The entrepreneurs, employees, managers and leaders of the future need to think on their feet. To be effective in their careers, they’ll need quickly to weigh up situations, clearly motivate for and present their points of view, and apply the theory and skills they learnt at university level to find innovative solutions.
It makes sense, then, that the type of learning they should engage in at university should help students to think, analyse, debate and apply.
At Oxford University Press, we’ve come to believe that a blended learning approach supports the development of these types of skills, and engages students – especially millennial students.
It also supports students who may emerge from less-than-fantastic schooling, and lecturers, as they engage students who are millennials or in large classes.
Let’s explore the concept of blended learning especially as it applies to textbooks. First I’ll look at what it is, and then in more detail at why we support it. Lastly, I’ll explore what blended learning looks like in Oxford’s world.
What is blended learning?
Blended or hybrid learning means ways of learning that include traditional print textbooks or e-textbooks as a component. The learning can also include podcasts, videos, tutorials, quizzes, discussion forums, and digital assessments. These all add value to the way lecturers teach and students learn. They mean that all learning does not have to be face-to-face in a contact situation, or expect every student to learn exactly the same way, or at the same pace.
The influential annual Horizon report on technology in education issued by the New Media Consortium, last year said:
“Education paradigms are shifting to include more online learning, blended and hybrid learning, and collaborative models. Students already spend much of their free time on the Internet, learning and exchanging new information. Online learning environments can offer different affordances than physical campuses, including opportunities for increased collaboration while equipping students with stronger digital skills. Hybrid models . . . enable students to travel to campus for some activities, while using the network for others,” (2014, 10).
Blended learning, as well as social media, flipped classrooms and learning analytics, is a symbol of a fundamental shift taking place, in higher education pedagogy.
Why do we support it?
Undergrad students do need content to be “curated and researched”. They need “access to the author’s expertise in his or her field and experience in teaching”, which is the role of the textbook and the textbook publisher (Radinku, 2015).
They need to be engaged by the pedagogies inside the textbook – and alongside this, engaged by the pedagogies of the components that make additional sense of the content, or even create content – components such as quizzes, cases, and other homework.
It’s not just students who benefit from blended learning.
According to the Boston Consulting Group (2014), lecturers “are experimenting with dynamic multimedia formats, modular course design, and customized and adaptive learning”.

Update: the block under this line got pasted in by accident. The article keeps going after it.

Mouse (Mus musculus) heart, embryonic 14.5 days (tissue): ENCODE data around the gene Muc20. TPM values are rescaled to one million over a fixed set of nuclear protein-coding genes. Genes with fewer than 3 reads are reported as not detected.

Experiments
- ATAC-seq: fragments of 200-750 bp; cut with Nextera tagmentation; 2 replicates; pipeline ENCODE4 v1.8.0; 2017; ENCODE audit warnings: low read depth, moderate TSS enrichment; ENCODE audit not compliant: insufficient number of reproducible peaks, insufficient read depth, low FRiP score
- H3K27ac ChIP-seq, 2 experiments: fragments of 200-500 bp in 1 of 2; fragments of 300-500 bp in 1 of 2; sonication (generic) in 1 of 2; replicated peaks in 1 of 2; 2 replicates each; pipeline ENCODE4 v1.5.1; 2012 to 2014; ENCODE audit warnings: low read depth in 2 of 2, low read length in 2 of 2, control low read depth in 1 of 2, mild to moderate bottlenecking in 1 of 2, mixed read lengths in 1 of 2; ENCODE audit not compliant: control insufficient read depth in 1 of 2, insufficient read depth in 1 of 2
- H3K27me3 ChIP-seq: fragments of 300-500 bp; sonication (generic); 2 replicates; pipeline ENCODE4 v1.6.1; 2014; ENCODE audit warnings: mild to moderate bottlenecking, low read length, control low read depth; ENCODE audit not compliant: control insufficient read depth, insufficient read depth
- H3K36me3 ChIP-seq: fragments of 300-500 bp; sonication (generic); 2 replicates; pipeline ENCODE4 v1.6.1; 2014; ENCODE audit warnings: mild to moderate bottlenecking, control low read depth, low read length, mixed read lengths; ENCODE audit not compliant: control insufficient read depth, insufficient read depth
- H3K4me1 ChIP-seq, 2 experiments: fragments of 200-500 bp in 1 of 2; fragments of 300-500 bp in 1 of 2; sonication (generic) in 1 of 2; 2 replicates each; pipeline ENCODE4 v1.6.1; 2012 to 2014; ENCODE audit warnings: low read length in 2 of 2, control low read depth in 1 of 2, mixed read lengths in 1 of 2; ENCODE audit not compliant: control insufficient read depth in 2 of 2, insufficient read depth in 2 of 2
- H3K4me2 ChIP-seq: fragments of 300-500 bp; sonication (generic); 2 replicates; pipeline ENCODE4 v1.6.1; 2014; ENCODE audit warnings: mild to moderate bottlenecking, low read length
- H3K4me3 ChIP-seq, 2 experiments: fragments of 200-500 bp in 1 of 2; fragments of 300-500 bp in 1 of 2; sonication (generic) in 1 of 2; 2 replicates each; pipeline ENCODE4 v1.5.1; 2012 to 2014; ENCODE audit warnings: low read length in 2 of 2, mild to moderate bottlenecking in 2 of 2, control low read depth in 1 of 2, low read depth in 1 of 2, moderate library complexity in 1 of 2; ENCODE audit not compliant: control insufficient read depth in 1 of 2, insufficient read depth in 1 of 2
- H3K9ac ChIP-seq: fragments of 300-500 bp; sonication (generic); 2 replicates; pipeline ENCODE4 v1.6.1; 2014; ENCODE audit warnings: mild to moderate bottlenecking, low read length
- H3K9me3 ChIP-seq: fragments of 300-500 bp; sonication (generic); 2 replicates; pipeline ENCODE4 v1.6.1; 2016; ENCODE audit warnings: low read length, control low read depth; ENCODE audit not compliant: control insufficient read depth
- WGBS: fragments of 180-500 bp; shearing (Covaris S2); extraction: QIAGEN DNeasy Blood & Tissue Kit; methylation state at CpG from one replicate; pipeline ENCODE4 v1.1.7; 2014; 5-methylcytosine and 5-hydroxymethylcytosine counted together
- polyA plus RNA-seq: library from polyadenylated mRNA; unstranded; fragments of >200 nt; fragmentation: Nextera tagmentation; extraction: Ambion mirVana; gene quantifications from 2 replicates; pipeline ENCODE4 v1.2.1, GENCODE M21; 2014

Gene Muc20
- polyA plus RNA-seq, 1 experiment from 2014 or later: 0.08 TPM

They are playing a major role in how the course material is formatted, because they want digital content that helps their students with problem-solving, simulation and discovery, even while believing that learning based on reading and memorization is better handled by print books (Kulo, 2013).
What does this mean for us at Oxford University Press SA?
We know that that learning and teaching resources must be future-proof, incorporate digital, and easy to use.
We genuinely believe that excellent research, content curation and quality assurance must continue to form part of how we make textbooks . . . we also know that continuous support and development must be part of the learning solution.
Oxford’s Higher Education supports blended learning and has been starting to ‘do’ it through the provision of extra resources for lecturers and students which will increasingly be available online through Learning Zone http://learningzone.oxford.co.za
We’ve always ‘done’ simple blended learning for subjects such as Accounting and Management, through the provision of static case studies, test banks and solutions. Now, we’re moving a step further for all subjects that need it by providing interactive questions and answers, and the opportunity for lecturers to grade their students who do these questions, and see the grade book, through our Learning Zone application.
Our blended learning solution, Learning Zone, combines lecturers and students to put our core textbooks at the centre of their learning and teaching, and then supplement this with blended learning components. That’s progress!
Marian Griffin Kloot, is the Director of Higher Education and Trade at Oxford University Press Southern Africa
Barber, M., Donnelly, K. and S. Rizvi. 2013. ‘An avalanche is coming: Higher Education and the revolution ahead’. London: Institute for Public Policy Research http://www.ippr.org/publications
The Boston Consulting Group. 2014. ‘BCG Perspectives – The Digital Disruption of Education Publishing.’ https://www.bcgperspectives.com/content/articles/education_media_entertainment_digital_disruption_education_publishing/?chapter=2 Viewed 1 August 2014
Kulo, C. 2013. ‘The Digital Revolution in Higher Education: Attitudes on E-Textbooks and More On Demand.’ http://store.digitalbookworld.com/digital-revolution-in-higher-education-digital-download-u9161?et_mid=684282&rid=245691506 Webcast viewed 3 August 2014
The New Media Consortium. 2014. The NMC Horizon Report > 2014 Higher Education Edition. http://www.nmc.org/publications/2014-horizon-report-higher-ed Viewed 28 February 2014
Radinku, M. 2015. ‘Anatomy of a varsity textbook’ in The Mail & Guardian, April 2 to 9, 2015, 31.